“On June 20th, 2015, The Independent ran an article entitled: “ISIS Dirty Bomb: Jihadists have seized Enough Radioactive Material to build their First WMD." Adam Withnall reports: "The ISIS militant group has seized enough radioactive material from government facilities to suggest it has the capability to build a large and devastating "dirty" bomb, according to Australian intelligence reports. ISIS declared its ambition to develop weapons of mass destruction in the most recent edition of its propaganda magazine Dabiq, and Indian defense officials have previously warned of the possibility the militants could acquire a nuclear weapon from Pakistan. According to the Australian foreign minister Julie Bishop, NATO has expressed deep concerns about the material seized by ISIS from research centers and hospitals that would normally only be available to governments." Withnall goes on to report in his article that: "The threat of ISIS's radioactive and biological weapon stockpile was so severe that the Australia Group, a 40 nation bloc dedicated to ending the use of chemical weapons, held a session on the subject at its summit in Perth last week."
According to a post on Nuclear Security Matters, a Harvard University site, Nate Sans posits in his article entitled: How much of a Nuclear, Chemical or Biological Threat Might ISIS Pose (Part II)? "ISIS may have the monetary means and the necessary equipment to organize and carry out a sophisticated attack in another count; therefore there is a real danger that they might be able to seize CBRN materials or tech, or inflict catastrophic damage to a facility such as a nuclear power plant. It is worth noting that ISIS includes hundreds of fighters from Europe and North America, who can travel in Europe and the United States without needing a visa."
National Defense published an article recently which, if true, provides a bit of insight on IS biological weapon aspirations and capabilities. In "ISIL Determined to Acquire Biological Weapons," Sara Sicard writes: "Intelligence has recently discovered that ISIS intends to pursue biological agents and also is trying to figure out how to weaponize bubonic plague through the use of infected animals," quoting Brig. Gen. Maria Gervais, Gervais is head of the Army's Chemical, Biological, Radiological and Nuclear School."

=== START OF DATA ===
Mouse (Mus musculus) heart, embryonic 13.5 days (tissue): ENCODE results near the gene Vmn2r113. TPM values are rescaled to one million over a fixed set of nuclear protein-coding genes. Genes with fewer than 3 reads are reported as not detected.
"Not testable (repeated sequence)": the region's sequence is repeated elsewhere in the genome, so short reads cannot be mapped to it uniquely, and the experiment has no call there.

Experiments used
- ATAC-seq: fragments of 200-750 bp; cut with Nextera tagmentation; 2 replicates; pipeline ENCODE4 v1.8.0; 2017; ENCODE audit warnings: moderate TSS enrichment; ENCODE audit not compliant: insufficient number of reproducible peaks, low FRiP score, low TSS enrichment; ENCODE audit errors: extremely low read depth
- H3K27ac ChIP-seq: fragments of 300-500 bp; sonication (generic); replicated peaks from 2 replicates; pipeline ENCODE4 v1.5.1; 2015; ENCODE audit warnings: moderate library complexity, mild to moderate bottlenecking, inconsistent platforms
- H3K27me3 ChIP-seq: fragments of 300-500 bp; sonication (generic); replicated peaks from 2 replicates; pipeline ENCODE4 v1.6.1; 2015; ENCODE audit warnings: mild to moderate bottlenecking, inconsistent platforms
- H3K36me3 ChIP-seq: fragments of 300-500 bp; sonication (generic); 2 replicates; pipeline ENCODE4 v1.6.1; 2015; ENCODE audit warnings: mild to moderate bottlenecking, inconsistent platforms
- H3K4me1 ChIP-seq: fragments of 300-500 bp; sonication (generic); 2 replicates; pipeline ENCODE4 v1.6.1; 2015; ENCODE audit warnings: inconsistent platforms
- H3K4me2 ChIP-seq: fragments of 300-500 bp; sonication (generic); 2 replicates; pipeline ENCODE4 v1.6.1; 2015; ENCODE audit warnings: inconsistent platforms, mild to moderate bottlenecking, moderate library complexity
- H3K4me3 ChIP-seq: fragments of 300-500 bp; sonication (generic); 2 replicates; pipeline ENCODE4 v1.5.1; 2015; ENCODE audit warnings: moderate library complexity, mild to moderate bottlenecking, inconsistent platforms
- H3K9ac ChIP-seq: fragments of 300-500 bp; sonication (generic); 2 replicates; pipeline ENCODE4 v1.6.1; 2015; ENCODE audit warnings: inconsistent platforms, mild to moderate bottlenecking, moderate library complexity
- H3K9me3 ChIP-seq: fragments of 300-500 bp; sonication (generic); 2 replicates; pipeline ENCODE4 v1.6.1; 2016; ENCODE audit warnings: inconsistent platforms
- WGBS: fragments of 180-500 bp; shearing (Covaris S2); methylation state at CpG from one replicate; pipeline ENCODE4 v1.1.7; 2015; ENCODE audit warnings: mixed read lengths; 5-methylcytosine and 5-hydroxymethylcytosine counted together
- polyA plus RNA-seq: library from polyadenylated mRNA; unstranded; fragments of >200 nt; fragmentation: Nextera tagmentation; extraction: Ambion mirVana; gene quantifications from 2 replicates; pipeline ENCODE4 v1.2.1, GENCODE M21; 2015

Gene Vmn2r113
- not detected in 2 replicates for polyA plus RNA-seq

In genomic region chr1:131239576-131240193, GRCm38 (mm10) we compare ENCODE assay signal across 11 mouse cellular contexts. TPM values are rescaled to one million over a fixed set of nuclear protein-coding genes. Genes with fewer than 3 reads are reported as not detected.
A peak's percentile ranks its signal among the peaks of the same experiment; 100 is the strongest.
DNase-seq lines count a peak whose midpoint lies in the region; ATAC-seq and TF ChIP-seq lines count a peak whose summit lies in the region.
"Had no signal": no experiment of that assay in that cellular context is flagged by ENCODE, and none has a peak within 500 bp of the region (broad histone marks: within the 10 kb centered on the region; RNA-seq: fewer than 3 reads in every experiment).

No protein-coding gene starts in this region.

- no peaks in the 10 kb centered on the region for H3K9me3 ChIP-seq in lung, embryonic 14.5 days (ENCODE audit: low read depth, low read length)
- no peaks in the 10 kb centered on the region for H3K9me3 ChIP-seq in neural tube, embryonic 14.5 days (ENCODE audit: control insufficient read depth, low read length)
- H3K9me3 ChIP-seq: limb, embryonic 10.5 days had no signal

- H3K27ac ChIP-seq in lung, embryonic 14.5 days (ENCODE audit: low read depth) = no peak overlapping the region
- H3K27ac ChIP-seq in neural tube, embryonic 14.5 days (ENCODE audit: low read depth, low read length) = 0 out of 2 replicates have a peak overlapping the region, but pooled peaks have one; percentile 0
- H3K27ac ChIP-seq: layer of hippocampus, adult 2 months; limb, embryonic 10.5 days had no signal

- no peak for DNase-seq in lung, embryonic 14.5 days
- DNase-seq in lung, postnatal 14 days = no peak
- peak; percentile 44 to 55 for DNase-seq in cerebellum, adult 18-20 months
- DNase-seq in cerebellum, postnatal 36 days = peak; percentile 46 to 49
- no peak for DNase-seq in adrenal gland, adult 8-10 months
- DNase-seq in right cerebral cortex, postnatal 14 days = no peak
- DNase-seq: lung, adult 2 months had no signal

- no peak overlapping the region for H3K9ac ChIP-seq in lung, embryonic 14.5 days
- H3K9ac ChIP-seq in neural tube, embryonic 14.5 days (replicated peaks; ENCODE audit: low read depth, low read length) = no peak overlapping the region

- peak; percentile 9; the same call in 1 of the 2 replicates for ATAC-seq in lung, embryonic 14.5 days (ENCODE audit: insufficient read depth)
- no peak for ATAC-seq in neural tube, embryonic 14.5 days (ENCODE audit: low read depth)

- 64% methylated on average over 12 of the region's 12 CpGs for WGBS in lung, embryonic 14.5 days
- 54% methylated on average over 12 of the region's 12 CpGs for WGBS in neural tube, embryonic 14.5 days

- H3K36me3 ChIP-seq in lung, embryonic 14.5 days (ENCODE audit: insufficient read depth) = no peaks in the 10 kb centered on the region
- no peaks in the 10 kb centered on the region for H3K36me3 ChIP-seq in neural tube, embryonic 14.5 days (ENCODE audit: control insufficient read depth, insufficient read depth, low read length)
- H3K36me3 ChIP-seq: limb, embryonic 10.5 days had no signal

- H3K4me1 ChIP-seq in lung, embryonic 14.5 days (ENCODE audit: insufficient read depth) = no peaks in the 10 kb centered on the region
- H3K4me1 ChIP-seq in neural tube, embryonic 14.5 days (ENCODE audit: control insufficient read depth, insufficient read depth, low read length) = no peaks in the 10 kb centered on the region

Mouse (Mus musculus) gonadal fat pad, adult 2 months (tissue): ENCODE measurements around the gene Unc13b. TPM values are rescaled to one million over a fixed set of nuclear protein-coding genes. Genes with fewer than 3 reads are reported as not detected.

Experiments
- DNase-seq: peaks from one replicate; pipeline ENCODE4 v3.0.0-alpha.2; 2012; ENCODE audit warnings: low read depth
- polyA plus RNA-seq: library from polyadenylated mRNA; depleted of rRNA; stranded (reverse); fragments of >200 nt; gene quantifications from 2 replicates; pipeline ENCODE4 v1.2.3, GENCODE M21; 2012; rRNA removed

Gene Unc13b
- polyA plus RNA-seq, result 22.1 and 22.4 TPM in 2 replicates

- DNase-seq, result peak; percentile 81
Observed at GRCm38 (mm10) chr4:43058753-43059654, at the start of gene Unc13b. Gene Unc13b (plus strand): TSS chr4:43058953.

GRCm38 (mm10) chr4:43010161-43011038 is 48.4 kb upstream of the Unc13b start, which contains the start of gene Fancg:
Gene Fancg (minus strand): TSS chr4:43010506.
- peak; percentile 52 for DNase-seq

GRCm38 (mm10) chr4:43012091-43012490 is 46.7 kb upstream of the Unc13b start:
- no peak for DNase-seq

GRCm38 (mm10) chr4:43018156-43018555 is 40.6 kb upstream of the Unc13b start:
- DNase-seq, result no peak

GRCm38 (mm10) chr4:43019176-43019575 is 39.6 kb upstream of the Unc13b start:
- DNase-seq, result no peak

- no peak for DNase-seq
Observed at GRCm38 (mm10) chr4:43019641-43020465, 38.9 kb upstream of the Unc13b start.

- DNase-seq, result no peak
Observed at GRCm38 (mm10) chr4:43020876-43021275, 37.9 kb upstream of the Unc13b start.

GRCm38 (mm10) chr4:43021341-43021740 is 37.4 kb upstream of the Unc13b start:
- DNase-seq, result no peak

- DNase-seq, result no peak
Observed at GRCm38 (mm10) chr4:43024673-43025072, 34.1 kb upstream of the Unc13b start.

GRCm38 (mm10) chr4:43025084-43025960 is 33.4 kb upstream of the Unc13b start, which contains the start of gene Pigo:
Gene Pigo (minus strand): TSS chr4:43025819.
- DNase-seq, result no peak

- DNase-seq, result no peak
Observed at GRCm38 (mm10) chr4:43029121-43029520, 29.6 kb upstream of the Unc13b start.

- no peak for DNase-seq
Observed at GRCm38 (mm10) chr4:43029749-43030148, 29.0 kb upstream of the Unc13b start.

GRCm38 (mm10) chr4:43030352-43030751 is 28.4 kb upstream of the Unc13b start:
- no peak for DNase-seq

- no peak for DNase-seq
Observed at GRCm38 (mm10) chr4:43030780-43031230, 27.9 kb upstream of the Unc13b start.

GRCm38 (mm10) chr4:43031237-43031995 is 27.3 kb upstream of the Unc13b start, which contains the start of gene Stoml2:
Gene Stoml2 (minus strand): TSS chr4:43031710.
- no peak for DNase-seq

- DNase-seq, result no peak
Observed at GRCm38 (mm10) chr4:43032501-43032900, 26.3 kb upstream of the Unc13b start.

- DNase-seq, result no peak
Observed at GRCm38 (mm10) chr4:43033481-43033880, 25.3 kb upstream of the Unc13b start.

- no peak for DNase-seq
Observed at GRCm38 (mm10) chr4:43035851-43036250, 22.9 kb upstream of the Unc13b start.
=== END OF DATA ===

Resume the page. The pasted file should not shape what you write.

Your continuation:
It would appear given ISIS, like Al Qaeda's quest for BW is underway. The difference with ISIS is they have the financial means to attract and acquire higher level scientists and control areas where they could test it possibly on human subjects, thereby forgoing the need to waste money on developing animal models and could effectively deploy it in a mass casualty scenario.
The capability issue is a concern should they overtake the SSRC in Damascus and install a scientific team with knowledge of synthetic biology. Much of the research undertaken at the SSRC is research into novel pathogens and deployment techniques. This would give ISIS a state warfare capability. I believe they are currently interested but not capable. With chemical warfare agents they are already using it and should they acquire VX or sarin both in Assad's former declared stockpiles they could easily transport this over land to Europe and deploy it around a city center. Governments generally downplay the ease of use but in fact CW in smaller quantities transported by several couriers with EU passports would be doable.
BW is even easier as the quantity doesn't matter as much as the quality of pathogenic agent and some agents don't need to be weaponized. The first deployment of a biological warfare agent in Europe will be a wakeup call to all states who continue to believe they are for some reason exempt from such attacks. The real risk any ISIS WMD program posses to Europe is the dismissal by European governments that such an attack would ever occur. It is the denial and disbelief that ISIS could possess such a capability and their intent to use it which is the biggest threat to European populations.”